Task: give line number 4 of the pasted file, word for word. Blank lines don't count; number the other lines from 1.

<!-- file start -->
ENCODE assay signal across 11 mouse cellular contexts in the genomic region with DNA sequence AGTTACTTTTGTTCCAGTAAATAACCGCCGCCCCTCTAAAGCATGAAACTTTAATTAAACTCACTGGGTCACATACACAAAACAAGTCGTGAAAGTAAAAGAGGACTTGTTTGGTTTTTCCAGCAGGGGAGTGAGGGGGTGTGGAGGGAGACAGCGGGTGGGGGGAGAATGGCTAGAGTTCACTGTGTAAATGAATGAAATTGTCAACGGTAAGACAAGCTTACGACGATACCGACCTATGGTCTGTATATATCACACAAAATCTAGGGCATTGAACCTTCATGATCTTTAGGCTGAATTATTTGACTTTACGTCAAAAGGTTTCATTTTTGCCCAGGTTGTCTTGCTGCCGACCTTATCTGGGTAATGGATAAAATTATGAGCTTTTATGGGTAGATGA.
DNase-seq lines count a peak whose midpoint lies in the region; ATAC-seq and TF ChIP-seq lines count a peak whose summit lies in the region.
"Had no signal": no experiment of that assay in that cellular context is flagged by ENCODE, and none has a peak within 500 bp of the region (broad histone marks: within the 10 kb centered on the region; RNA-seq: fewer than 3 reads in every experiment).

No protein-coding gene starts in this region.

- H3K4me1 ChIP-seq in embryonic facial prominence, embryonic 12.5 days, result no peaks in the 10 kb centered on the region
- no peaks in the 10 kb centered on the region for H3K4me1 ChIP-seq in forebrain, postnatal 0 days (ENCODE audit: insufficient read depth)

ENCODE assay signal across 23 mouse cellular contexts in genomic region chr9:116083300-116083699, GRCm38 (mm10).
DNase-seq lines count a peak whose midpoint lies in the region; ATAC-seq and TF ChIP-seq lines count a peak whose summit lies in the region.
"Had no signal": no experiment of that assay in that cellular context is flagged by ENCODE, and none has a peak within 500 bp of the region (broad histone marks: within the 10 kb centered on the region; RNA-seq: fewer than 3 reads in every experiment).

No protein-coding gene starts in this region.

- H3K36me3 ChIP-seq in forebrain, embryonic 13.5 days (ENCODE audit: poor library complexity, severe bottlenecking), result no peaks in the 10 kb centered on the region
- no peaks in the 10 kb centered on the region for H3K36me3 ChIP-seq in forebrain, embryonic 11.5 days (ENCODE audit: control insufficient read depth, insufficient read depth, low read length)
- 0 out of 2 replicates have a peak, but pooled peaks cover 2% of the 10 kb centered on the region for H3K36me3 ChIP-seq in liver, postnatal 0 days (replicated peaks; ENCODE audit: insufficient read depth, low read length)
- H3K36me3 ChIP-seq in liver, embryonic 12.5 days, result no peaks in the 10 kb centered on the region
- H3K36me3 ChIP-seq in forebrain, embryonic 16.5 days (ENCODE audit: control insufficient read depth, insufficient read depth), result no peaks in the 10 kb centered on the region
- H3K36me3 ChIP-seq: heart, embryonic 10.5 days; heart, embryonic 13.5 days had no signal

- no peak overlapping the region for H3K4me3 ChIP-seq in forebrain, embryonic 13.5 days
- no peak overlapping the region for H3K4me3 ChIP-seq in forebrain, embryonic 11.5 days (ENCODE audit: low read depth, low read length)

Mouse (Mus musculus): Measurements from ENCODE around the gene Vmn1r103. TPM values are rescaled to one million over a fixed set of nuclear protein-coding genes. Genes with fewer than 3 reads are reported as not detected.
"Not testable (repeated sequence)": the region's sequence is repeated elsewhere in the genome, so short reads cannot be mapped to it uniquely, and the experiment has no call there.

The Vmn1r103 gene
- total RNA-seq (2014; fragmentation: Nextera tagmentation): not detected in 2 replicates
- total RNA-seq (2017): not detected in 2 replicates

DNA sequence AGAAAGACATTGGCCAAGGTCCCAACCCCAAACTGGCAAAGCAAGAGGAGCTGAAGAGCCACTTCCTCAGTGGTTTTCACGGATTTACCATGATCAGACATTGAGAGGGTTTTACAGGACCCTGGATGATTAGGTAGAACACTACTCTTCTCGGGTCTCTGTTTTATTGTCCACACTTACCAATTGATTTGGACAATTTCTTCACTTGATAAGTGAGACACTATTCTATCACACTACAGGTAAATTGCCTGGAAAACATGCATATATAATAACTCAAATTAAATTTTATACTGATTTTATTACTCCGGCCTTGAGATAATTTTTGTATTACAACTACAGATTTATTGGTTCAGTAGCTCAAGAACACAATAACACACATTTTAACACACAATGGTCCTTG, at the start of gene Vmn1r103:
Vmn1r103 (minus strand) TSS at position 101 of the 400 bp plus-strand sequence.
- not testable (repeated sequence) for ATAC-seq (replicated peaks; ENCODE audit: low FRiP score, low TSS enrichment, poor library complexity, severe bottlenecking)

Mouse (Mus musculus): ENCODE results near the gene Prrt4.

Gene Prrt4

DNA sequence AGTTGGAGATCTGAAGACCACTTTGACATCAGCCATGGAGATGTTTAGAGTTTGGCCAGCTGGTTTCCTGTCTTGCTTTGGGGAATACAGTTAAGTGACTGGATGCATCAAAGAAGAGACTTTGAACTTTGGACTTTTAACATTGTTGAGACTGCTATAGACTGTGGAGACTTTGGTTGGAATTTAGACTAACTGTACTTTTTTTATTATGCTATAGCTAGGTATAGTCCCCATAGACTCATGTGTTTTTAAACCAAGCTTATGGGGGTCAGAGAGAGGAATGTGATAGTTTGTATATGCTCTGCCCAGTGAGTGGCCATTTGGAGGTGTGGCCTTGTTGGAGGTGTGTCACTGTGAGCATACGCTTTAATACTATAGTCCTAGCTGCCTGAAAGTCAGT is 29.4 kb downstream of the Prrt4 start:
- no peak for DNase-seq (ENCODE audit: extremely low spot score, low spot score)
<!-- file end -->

No protein-coding gene starts in this region.